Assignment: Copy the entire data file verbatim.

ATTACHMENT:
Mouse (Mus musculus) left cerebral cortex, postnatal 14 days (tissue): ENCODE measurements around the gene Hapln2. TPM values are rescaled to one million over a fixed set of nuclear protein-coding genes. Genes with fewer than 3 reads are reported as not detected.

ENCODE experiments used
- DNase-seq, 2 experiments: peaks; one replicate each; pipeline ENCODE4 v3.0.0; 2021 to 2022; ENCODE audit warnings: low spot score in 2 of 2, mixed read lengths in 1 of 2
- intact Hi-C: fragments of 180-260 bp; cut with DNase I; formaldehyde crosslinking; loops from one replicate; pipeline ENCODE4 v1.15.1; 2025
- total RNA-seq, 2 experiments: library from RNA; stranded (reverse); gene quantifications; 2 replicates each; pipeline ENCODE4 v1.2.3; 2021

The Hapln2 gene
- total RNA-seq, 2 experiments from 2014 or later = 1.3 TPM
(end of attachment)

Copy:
Mouse (Mus musculus) left cerebral cortex, postnatal 14 days (tissue): ENCODE measurements around the gene Hapln2. TPM values are rescaled to one million over a fixed set of nuclear protein-coding genes. Genes with fewer than 3 reads are reported as not detected.

ENCODE experiments used
- DNase-seq, 2 experiments: peaks; one replicate each; pipeline ENCODE4 v3.0.0; 2021 to 2022; ENCODE audit warnings: low spot score in 2 of 2, mixed read lengths in 1 of 2
- intact Hi-C: fragments of 180-260 bp; cut with DNase I; formaldehyde crosslinking; loops from one replicate; pipeline ENCODE4 v1.15.1; 2025
- total RNA-seq, 2 experiments: library from RNA; stranded (reverse); gene quantifications; 2 replicates each; pipeline ENCODE4 v1.2.3; 2021

The Hapln2 gene
- total RNA-seq, 2 experiments from 2014 or later = 1.3 TPM